A Medical History

The last 24 hours: six a.m. eating breakfast I bite my tongue really hard on the side and it hurts quite a bit. I finish breakfast contemplating mindfulness in general and mindful eating in particular – I am thinking about mindfulness, mind you, not actually being mindful.

There is a pain in my jaw from the day before that can’t decide if it is a toothache or a headache. My memory of it calls forth the actual sensation – don’t think about it! My tongue hurts for the next eight hours. At lunch I eat some junk food and feel full of stomach and depleted of spirit – my tongue seems acutely aware of the nearby gnashing teeth, fresh is its memory from this morning and it is still sore.

After lunch I develop a thick feeling in my throat and it is awkward to swallow – I ignore it and do my job all afternoon, preparing some items for a shipment with a nagging irritability lurking around my work area.

Early evening I have no appetite. I watch some of the film called Babel and when Cate Blanchett is struck by the bullet, which has a complicated history, I think about how many causes lay hidden in the scenery of our plodding days, unbeknownst to us. I visualize myself as the Medicine Buddha for a moment and become a light-filled mandala hosting every living being, human in form, Buddha in essence, from the past, present and future, and everything functions as medicine, even poison. Back to the movie. Everyone in the film is either making bad decisions or dealing with their consequences – this goes for the one watching the film too.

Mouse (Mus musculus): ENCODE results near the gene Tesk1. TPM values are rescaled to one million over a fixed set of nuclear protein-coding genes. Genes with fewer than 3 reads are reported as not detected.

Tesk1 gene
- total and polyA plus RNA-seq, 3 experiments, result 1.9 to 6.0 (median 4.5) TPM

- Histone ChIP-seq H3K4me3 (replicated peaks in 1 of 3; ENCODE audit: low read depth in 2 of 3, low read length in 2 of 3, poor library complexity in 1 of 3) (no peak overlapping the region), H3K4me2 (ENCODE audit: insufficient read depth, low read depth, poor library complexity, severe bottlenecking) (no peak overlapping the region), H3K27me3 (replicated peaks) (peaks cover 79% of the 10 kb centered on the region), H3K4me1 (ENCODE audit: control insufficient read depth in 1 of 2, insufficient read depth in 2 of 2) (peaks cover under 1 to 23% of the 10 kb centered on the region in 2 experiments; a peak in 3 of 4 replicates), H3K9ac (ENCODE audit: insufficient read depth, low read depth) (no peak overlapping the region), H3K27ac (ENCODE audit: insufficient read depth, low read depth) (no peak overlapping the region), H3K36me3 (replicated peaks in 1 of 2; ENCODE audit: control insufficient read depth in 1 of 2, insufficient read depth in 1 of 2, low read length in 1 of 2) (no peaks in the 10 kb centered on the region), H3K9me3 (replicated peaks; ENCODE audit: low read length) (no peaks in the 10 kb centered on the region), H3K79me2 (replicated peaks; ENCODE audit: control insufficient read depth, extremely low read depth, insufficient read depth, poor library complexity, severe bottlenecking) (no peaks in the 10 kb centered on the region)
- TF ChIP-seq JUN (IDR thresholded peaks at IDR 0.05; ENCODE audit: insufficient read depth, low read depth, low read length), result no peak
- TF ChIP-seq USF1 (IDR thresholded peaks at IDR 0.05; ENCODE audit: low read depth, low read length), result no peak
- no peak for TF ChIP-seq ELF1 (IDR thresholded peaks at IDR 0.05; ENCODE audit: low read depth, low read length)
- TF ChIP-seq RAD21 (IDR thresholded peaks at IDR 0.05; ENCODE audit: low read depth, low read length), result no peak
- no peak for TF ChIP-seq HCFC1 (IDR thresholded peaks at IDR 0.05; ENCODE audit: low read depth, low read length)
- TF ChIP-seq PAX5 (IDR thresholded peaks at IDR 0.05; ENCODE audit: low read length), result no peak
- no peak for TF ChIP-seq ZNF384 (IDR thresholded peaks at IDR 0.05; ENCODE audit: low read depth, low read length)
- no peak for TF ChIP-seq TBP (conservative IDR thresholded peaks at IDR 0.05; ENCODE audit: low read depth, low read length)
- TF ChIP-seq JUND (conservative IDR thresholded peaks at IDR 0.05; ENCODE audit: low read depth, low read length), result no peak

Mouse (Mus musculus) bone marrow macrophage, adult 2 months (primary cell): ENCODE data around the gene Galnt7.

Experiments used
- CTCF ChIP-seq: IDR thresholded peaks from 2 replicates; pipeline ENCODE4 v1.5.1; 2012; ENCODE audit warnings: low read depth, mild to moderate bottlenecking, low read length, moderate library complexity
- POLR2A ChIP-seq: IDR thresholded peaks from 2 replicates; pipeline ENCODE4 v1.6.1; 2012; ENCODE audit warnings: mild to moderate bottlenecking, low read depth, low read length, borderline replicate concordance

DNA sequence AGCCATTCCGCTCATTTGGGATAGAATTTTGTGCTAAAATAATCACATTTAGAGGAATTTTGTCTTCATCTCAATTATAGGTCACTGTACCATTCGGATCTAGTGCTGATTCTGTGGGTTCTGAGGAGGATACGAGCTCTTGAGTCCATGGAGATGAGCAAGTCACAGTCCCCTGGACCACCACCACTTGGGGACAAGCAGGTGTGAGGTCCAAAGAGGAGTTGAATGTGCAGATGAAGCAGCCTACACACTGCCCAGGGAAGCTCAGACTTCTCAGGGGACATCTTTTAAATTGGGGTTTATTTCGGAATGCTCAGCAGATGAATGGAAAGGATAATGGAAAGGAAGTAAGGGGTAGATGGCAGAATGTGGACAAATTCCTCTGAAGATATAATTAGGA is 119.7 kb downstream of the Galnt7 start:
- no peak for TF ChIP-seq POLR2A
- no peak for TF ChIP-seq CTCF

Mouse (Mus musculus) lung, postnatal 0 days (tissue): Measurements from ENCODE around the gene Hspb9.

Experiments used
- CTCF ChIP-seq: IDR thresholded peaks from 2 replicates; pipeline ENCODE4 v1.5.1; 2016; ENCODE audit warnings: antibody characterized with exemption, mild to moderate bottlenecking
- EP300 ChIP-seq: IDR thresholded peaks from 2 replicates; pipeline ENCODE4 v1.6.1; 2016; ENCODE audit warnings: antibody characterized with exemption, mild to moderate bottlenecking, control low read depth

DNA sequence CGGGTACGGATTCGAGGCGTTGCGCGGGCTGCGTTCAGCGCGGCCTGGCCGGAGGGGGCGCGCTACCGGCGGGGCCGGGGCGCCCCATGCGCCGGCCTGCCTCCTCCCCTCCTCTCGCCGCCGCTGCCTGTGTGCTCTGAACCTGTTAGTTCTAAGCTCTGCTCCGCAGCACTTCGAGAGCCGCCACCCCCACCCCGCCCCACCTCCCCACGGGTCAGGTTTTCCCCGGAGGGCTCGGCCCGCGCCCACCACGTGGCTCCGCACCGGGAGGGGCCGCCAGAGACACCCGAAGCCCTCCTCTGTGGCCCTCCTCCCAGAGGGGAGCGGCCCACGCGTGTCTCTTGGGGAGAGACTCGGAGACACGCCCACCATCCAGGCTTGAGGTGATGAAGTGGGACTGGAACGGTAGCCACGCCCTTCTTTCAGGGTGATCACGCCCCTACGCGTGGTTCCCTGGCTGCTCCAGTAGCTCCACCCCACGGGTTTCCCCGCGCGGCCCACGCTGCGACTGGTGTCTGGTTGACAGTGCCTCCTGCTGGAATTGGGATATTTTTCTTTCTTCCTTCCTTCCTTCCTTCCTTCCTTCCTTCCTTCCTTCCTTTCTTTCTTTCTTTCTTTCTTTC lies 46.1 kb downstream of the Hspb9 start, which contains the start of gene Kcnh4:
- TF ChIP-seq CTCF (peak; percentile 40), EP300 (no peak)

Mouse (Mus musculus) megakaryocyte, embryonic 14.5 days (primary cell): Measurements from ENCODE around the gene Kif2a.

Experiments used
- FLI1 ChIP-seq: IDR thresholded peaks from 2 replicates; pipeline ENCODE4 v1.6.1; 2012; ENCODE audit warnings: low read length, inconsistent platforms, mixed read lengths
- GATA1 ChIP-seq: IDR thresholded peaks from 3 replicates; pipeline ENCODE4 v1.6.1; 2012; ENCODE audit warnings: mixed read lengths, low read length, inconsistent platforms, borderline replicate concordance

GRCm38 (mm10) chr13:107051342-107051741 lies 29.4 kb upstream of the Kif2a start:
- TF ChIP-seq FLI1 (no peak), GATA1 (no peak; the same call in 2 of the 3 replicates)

I have no known allergies to any medications. Check. My maternal grandmother had diabetes. Check. My deductible on prescription medicine is outrageous and I relive a bad memory in which I accused, in an unpleasant phone call many years ago, an insurance rep of malfeasance after receiving a letter saying my policy would not cover a condition which they had determined I was susceptible to: I stopped short of calling the man a heartless grifter, however, in a follow-up email I did suggest to him that he seek an honorable line of work before it was too late – deathbed regrets are not a treatable condition.

At around nine p.m. I head to bed, my bodily condition seeming like a profound irrelevancy. My aches, pains, worries and anxieties, complaints in general, are like a ship full of waving vacationers leaving the harbor, setting sail on the ocean at large in a vessel lighter than water, heavier than air, and stocked with delightful amenities.

As I drift off to sleep I wonder briefly what the weather will be tomorrow.

Thomas Merton (1915-1968)


Died December 10, 1968

50 years ago today, Thomas Merton, Trappist Monk, writer, outspoken man of peace and sanity in the emerging age of nuclear weapons was accidentally* killed by a malfunctioning electric fan at his guest cottage in Thailand.